In his latest leisurely road picture, Alexander Payne (About Schmidt, Sideways, The Descendants) spins a shaggy yarn. The journey undertaken by Woody, a half-senile old drunk, and his adult son David, is less about their questionable destination and more of an inwardly focused tour of their past. However this is not one of those quirky indie pictures about a crotchety but ultimately lovable elderly guy bonding with his estranged child. The film finds fascinating eccentricities in normal, everyday family dysfunction and the quiet desperation of rusted out, post-industrial small towns. The minimal plot provides just enough momentum to keep us intrigued as we watch what is essentially a odyssey of disappointments for Woody and the people around him. Yet this is not a depressing film--in fact it’s often quite funny. Payne has always been more concerned with capturing nuanced performances from his actors than telling dramatic stories or creating dynamic visuals. It’s rare for this approach to yield an entirely satisfying picture, but Nebraska is an exception. The movie lingers on individual moments far longer than most contemporary films dare, enabling us to acutely observe what is left unsaid by the characters.
Bruce Dern’s status as a highly respected character actor who never really became a movie star makes him especially suited to the role of Woody, a stubborn and cantankerous old fart who seems like he should have passed away years ago but has kept himself alive through the sheer force of his irritability. Dern carries a lot of cinematic history on his 77 year-old frame; he has worked with nearly every great auteur director of the 1960s, 70s, 80s and 90s, in films ranging from The Robert Redford/Mia Farrow version of The Great Gatsby, to Alfred Hitchcock's final film Family Plot, to Hal Ashby's post-Vietnam War drama Coming Home, for which he received an Academy Award nomination. Nebraska is an ideal career topper for the greying, under-appreciated star of nearly forgotten 70s gems like The King of Marvin Gardens, They Shoot Horses, Don't They?, and Silent Running.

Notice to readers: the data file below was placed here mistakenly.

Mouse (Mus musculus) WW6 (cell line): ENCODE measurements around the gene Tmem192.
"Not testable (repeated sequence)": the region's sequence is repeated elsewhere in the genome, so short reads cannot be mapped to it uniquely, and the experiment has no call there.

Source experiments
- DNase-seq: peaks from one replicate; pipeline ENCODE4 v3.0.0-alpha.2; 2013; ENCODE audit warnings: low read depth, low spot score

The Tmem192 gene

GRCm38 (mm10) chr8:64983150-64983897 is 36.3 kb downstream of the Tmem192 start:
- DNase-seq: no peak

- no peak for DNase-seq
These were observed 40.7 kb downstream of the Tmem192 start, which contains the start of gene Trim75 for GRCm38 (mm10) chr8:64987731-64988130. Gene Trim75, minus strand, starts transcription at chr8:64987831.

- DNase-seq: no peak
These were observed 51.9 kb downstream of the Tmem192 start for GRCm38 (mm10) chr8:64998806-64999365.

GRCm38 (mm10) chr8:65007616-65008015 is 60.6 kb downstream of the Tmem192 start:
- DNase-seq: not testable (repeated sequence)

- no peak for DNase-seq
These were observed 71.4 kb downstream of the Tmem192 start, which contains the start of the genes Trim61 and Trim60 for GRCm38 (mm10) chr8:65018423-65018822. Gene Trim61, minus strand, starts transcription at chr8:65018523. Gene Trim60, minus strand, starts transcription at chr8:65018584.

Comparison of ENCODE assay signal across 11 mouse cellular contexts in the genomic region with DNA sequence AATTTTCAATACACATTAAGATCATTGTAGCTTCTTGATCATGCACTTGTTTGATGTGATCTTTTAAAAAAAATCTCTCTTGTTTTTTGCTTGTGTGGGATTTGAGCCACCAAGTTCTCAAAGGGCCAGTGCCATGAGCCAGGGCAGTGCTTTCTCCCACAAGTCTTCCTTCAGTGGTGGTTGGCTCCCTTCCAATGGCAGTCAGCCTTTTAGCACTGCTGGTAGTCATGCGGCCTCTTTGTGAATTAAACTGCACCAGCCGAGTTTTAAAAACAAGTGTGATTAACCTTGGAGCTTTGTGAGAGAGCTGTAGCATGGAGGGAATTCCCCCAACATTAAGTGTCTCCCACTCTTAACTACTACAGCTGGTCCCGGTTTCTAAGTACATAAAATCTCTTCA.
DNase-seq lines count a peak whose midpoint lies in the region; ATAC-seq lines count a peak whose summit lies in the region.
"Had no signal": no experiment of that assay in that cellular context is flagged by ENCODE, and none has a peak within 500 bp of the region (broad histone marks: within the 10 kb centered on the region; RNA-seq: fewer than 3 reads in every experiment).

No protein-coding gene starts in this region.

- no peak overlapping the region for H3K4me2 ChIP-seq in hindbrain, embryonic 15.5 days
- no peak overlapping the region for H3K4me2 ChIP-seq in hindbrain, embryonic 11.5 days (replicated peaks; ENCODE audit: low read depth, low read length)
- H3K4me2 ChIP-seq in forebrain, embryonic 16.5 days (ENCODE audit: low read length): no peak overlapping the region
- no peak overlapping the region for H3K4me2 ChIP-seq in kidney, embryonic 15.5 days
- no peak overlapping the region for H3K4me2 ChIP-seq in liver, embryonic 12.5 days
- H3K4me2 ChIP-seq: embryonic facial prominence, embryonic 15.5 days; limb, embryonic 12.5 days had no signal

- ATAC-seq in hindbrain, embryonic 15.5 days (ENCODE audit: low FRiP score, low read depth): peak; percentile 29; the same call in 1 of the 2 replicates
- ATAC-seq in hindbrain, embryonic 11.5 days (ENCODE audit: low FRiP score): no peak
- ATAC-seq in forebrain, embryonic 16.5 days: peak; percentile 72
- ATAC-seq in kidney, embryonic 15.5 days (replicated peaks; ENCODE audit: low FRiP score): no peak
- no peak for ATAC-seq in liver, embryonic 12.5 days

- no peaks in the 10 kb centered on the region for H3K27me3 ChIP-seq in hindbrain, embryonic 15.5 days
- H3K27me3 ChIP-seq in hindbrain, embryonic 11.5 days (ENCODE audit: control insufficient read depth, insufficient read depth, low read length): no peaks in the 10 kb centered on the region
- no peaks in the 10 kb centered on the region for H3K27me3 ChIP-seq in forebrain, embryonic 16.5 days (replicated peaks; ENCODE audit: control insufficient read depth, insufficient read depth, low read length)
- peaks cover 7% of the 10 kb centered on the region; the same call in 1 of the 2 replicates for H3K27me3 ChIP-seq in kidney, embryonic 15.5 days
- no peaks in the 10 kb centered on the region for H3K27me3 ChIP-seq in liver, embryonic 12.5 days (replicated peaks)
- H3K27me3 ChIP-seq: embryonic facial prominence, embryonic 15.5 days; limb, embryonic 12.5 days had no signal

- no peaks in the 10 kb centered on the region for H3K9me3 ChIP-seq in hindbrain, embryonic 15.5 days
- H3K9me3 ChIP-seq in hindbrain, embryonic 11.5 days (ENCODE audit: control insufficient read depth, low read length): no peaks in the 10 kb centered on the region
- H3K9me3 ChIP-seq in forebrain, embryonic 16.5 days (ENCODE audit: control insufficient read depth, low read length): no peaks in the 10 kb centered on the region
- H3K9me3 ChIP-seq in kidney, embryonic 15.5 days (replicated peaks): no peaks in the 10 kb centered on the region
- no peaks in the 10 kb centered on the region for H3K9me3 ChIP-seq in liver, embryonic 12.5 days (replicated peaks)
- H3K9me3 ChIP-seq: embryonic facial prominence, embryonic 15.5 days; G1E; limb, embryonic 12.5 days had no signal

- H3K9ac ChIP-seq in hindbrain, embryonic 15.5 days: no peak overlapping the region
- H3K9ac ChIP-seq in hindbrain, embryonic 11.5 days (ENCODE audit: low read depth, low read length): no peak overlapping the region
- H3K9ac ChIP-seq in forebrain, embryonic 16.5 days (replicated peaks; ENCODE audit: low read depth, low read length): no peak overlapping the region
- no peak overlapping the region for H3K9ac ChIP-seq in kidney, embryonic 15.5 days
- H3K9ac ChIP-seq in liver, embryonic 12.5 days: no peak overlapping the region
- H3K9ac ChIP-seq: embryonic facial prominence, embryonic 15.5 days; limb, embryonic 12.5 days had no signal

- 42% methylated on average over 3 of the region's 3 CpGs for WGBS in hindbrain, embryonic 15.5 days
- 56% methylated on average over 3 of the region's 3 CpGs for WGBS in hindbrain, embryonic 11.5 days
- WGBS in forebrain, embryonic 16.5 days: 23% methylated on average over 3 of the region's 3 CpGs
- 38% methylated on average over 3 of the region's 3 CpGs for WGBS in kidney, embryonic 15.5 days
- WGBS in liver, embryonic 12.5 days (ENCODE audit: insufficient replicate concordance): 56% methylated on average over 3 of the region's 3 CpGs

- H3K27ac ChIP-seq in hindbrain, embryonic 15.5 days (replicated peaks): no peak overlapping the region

For the role of Woody’s son, Payne’s choice of comic actor Will Forte is inspired. Forte, a second-string Saturday Night Live cast member with explosive energy, downplays the part with a reserved, “aw-shucks” charm that makes the sad-sack David instantly sympathetic. An even more brilliant casting choice is June Squibb as Woody’s wife. Squibb, the diminutive and rotund actress who played the rather thankless role of Jack Nicholson's wife in About Schmidt, is every bit Dern’s equal when it comes to commanding the screen, using sharp dialogue and relentless energy as a counterpoint to his subtle, near-silent power. They are a terrific on-screen couple and when joined by the always welcome Bob Odenkirk as Woody’s older son, the four actors make an utterly credible Midwesten family.
Bob Nelson’s screenplay comes by both its humor and its sentiment honestly, never resorting to contrived jokes or false emotional breakthroughs. But it is the performances that make the film memorable. While screen veterans like Stacy Keach and Rance Howard have key supporting roles, much of the cast are non-actors Payne cast locally. The film finds comedy and pathos in the behavior of its small town residents who all come across as real people, not quirky caricatures. The black and white cinematography accentuates the starkness of the landscapes--not just the flat, expansive, Midwestern topography but also the facial landscapes of the elderly characters. This is very much a film about growing old and the effects of age on the mind and body. Nebraska delicately makes the point that while time can be physically punishing, it can also heal emotional wounds. This subtext, like many other potentially saccharine themes in the film, is arrived at honorably. The simplicity of the redemption story, and the credible nature of its acrimonious characters, makes Nebraska, like Sideways, a film many will want to revisit often.